# User Contributed Dictionary

- past of triangulate

### Anagrams

# Extensive Definition

In trigonometry and geometry, triangulation is the
process of finding coordinates and distance to a
point by calculating the length of one side of a triangle, given measurements of
angles and sides of the triangle formed by that point and two other
known reference points, using the law of
sines.

In the figure at right, the third angle of the
triangle (call it θ) is known to be
180 − α − β,
since the sum of the three angles in any triangle is known to be
180 degrees. The opposite-side for this (the third) angle is l,
which is a known distance. Since, by the law of sines, the ratio
sin(θ)/l is equal to that same ratio for the other two angles α and
β, the lengths of any of the remaining two sides can be computed by
algebra. Given either of these lengths, sine and cosine can be used to calculate
the offsets in both the north/south and east/west axes from the
corresponding observation point to the unknown point, thereby
giving its final coordinates.

Some identities often used (valid only in flat or
euclidean
geometry):

- The sum of the angles of a triangle is π radians or 180 degrees.
- The law of sines
- The law of cosines
- The Pythagorean theorem

## Calculation

- α, β and distance AB are already known
- C can be calculated by using the distance RC or MC:

- RC: Position of C can be calculated using the Law of Sines

- \gamma=180^\circ-\alpha-\beta
- \frac=\frac=\frac

Now we can calculate AC and BC

- AC=\frac
- BC=\frac

Last step is to calculate RC via

- RC=AC \cdot \sin\alpha
- or
- RC=BC \cdot \sin\beta

- MC can be calculated using the Law of Cosines and the Pythagorean theorem

- MR=AM-RB=\left(\frac\right)-\left(BC \cdot \cos\beta\right)
- MC=\sqrt

Triangulation is used for many purposes,
including surveying,
navigation, metrology, astrometry, binocular
vision, model
rocketry and gun direction of weapons.

Many of these surveying problems involve the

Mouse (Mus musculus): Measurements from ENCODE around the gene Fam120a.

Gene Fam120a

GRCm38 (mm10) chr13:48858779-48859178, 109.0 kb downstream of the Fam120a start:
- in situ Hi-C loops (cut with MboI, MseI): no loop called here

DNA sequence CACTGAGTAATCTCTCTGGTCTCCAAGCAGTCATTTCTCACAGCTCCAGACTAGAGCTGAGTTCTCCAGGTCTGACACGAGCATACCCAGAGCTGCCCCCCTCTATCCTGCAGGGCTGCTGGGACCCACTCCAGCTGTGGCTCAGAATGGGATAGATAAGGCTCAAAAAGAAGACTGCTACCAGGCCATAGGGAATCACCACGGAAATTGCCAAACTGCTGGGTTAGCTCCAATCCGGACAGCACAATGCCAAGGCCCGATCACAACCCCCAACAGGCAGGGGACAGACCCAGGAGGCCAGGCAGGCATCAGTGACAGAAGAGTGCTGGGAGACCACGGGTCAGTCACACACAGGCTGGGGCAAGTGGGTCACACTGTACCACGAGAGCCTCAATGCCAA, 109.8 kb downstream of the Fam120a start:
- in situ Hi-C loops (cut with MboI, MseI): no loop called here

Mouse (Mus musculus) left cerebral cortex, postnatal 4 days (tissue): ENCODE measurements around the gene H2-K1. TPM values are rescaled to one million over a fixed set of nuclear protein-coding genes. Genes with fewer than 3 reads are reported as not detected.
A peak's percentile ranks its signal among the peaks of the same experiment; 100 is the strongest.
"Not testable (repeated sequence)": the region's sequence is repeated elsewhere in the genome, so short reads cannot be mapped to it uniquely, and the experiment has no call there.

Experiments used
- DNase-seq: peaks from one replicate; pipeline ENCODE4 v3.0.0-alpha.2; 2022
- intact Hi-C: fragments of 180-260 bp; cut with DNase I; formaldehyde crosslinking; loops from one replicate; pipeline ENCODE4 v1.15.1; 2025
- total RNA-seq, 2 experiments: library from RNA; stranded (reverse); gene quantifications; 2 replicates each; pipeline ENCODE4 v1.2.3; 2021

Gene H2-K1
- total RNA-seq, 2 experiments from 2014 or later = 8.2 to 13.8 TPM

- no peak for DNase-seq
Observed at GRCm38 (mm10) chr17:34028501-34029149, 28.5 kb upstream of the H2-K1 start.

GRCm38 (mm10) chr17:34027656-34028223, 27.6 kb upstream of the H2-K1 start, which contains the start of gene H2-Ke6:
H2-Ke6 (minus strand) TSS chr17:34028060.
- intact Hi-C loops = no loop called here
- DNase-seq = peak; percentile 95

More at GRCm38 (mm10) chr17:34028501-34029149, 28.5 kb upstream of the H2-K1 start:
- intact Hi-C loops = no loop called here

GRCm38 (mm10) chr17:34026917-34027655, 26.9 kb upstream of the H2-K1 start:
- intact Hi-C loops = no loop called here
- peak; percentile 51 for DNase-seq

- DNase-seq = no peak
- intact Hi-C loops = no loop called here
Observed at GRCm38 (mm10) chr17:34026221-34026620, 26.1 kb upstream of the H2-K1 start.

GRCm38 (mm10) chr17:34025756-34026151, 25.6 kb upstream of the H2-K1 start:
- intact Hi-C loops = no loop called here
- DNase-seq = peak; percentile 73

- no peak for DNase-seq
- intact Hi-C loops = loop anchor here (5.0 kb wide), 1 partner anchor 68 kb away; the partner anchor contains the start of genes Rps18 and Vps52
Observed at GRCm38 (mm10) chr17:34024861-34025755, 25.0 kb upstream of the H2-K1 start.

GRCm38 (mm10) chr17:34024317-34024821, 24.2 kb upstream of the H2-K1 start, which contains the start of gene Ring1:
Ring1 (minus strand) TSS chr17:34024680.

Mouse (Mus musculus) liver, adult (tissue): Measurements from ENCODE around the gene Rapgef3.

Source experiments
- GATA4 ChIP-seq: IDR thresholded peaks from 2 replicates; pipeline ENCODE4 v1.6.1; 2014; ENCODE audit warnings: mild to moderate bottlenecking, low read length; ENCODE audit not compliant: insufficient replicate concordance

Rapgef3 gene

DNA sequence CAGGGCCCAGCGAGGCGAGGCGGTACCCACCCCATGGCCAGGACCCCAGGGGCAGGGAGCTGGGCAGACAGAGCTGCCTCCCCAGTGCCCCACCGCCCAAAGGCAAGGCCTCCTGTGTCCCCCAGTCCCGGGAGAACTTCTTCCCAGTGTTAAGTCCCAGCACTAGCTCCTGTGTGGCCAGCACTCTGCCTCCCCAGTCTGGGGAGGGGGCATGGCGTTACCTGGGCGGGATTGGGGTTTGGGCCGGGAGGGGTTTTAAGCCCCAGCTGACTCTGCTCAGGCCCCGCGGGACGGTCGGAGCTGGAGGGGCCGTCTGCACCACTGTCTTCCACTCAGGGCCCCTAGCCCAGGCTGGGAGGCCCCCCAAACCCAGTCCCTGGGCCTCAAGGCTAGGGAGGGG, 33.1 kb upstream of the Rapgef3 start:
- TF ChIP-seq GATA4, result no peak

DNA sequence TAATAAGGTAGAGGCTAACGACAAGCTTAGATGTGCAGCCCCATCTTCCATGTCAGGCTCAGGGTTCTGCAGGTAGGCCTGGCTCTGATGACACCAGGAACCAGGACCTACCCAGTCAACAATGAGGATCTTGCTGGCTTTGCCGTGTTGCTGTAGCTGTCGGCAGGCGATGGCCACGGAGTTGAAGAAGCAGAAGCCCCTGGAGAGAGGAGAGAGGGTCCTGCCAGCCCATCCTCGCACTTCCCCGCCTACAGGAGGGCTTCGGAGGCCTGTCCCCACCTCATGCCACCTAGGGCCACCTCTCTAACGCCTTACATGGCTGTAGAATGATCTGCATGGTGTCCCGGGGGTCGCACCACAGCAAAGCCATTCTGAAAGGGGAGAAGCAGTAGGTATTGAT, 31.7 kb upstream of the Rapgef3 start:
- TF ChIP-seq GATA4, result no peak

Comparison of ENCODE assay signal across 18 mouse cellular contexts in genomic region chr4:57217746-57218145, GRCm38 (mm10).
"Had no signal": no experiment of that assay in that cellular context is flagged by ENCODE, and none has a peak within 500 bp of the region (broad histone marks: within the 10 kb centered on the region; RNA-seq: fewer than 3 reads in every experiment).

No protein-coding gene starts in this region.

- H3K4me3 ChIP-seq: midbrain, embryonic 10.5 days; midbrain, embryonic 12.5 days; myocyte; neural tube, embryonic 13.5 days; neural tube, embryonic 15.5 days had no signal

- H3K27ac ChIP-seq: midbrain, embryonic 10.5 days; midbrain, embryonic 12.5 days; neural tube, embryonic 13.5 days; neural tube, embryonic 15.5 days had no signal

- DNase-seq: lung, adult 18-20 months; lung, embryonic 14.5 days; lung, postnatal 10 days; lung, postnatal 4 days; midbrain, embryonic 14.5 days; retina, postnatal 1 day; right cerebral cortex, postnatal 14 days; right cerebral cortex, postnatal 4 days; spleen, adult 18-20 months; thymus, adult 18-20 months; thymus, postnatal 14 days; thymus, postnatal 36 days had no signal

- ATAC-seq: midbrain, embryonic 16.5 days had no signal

solution of large meshes of triangles, with hundreds or even
thousands of observations. Complex triangulation problems involving
real-world observations with errors require the solution of large
systems of simultaneous
equations to generate solutions.

Famous uses of triangulation have included the
retriangulation of Great Britain.

## See also

- GSM localization
- Multilateration, where a point is calculated using the time-difference-of-arrival between other known points
- Parallax
- Real-time locating
- Resection
- SOCET SET
- Stereopsis
- Trig point
- Trilateration, where a point is calculated given its distances from other known points

triangulated in Bulgarian: Триангулация

triangulated in Czech: Triangulace

triangulated in German: Triangulation
(Geodäsie)

triangulated in Spanish: Triangulación

triangulated in French: Triangulation

triangulated in Croatian: Triangulacija

triangulated in Indonesian: Triangulasi

triangulated in Italian: Triangolazione

triangulated in Hebrew: טריאנגולציה

triangulated in Hungarian: Háromszögelés

triangulated in Dutch: Driehoeksmeting

triangulated in Norwegian: Triangulering

triangulated in Polish: Triangulacja
(geodezja)

triangulated in Russian: Триангуляция

triangulated in Slovenian: Triangulacija

triangulated in Swedish:
Triangulering